The most important factor, I think, is travel time.  We experience distances not in terms of their metric size, but in terms of how long it takes for us to cross them.  This is the sense in which technology has “made the world smaller.”

Tolkien’s world seems large because we cross it, with the characters, on foot.  All that walking!  (It’s not for nothing that the Fellowship is sometimes referred to as the “Nine Walkers.”)  This means that it takes weeks to get anywhere.  Frodo and Sam leave the Shire on September 23 and arrive at Mount Doom on March 24, a six-month journey—albeit with some stops along the way.

Strictly speaking, this factor may be time-relative-to-lifespan, rather than days or years directly.  A six-month trip would be brief for the star-traveling characters in Blish’s Cities in Flight stories; they live for centuries.  It bulks much larger in our own lives.

A related factor is difficulty.  A journey may take a long time, not just because our transportation is slow, but also because we have to grapple with trouble on the way.  Even an uneventful sea voyage from, say, England to America in the 1700s might take seven weeks on average.  But the dangers of storms, limited food and water, and being becalmed made the trip more daunting.  One didn’t do it casually.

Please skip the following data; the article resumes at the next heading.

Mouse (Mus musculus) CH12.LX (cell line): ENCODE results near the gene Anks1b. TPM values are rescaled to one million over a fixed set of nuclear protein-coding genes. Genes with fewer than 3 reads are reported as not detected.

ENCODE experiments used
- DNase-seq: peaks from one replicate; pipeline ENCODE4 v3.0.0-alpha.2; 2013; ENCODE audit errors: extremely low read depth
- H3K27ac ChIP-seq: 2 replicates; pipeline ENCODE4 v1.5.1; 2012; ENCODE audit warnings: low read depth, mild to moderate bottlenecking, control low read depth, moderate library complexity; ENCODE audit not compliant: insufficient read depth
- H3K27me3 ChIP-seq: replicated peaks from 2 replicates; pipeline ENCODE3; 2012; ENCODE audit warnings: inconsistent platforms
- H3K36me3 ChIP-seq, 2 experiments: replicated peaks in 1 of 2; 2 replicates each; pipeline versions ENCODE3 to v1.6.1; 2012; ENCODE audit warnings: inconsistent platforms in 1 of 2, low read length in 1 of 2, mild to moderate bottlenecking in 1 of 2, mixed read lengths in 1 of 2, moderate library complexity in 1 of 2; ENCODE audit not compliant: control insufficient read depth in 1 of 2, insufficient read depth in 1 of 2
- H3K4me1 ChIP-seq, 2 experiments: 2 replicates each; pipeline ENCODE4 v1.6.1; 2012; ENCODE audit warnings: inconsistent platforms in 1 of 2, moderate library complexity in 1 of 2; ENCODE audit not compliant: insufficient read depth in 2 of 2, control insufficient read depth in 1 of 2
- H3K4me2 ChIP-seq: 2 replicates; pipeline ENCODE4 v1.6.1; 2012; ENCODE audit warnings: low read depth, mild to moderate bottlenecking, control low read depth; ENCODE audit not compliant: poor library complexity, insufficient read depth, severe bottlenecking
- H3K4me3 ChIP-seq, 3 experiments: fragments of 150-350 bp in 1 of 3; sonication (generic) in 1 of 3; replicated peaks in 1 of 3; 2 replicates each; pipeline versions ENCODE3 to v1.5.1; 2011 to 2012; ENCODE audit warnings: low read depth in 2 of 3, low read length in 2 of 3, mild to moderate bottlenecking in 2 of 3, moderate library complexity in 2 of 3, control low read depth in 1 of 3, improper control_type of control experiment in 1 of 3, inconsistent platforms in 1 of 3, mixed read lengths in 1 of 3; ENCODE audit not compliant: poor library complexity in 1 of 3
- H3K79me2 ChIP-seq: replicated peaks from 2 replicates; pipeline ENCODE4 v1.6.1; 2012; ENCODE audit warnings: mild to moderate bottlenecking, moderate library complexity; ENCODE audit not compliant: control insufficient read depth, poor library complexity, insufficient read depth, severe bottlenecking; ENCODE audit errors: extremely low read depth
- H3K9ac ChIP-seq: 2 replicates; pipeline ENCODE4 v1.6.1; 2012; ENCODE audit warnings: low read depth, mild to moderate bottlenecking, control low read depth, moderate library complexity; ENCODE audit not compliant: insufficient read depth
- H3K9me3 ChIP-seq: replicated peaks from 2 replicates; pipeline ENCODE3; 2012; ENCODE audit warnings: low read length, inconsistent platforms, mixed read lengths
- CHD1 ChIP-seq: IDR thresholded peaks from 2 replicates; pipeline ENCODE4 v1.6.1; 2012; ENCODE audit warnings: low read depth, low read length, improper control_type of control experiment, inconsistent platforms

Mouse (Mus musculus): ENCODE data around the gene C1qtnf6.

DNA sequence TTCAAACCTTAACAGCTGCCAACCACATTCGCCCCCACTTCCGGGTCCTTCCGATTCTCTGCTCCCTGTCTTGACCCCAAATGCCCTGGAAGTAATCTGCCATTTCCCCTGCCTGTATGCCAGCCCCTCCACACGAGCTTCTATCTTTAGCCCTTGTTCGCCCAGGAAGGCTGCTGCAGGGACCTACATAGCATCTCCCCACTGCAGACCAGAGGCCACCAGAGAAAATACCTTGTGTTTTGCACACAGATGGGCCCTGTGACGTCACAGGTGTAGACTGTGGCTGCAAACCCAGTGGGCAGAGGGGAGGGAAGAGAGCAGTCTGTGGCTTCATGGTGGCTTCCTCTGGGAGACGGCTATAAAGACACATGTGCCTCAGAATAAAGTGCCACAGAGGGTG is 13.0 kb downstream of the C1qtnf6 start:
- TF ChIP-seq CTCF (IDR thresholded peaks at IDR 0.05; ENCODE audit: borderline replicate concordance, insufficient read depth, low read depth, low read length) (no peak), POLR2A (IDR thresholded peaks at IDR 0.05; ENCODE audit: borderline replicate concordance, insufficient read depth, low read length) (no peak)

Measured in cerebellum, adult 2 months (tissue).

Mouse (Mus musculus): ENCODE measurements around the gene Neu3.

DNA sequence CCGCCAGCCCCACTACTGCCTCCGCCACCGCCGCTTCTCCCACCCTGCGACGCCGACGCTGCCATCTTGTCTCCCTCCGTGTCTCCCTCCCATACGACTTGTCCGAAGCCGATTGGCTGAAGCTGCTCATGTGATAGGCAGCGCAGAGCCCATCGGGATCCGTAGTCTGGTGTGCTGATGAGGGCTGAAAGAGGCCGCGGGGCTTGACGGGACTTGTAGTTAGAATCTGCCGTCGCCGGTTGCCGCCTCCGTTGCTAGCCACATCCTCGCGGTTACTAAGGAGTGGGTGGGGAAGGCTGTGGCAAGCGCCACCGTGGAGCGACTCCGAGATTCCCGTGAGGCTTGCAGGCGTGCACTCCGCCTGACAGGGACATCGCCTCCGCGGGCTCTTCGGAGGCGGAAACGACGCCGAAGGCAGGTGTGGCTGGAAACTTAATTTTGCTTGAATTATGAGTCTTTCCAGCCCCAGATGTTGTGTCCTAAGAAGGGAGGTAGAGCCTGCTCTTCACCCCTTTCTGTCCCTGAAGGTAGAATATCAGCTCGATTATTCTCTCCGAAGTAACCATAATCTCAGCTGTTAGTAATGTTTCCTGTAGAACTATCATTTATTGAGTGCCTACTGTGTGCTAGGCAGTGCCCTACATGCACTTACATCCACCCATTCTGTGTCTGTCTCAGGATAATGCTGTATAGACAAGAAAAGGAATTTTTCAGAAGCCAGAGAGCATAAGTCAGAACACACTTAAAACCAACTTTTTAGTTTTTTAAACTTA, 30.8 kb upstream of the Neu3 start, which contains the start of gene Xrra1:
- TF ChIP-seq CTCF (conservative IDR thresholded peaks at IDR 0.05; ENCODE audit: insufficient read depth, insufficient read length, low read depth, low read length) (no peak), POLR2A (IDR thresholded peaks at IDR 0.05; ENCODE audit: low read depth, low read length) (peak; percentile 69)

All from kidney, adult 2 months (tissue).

Oregon Trail game, coverSimilarly, the wagon trains of the American West took the settlers through unknown countries full of dangers and delays.  (Recall that Star Trek was originally sold to studios as a “wagon train to the stars.”)  Even aside from the sheer travel time, these perils made the journey a more formidable challenge.  Anyone remember playing “The Oregon Trail”?  It wasn’t easy to survive the strenuous 2,170-mile trip.

The spice of travel

The wagon-train trek illustrates a third factor.  Variety in the places we pass through also makes a trip more consequential.  An Atlantic crossing might be relatively boring, aside from the weather, if you’re not on the Titanic.  But the different kinds of places we experience on the way—terrains, climates, habitations, cultures—also helps give us a sense of distance, of having come a long way.

To some extent this depends on the unfamiliarity of far places.  If another locale has the same chain stores, the same advertisements, the same customs and fashions, we’ll hardly feel as if we’ve gone anywhere.  Passing through a series of identical places will not give us the sense of transition that we gain from different environments.  But as Tolkien’s heroes traverse the Old Forest, the Barrow-downs, Bree, the Wilderlands, Rivendell, Moria, the Anduin . . .  we feel they’ve really traveled.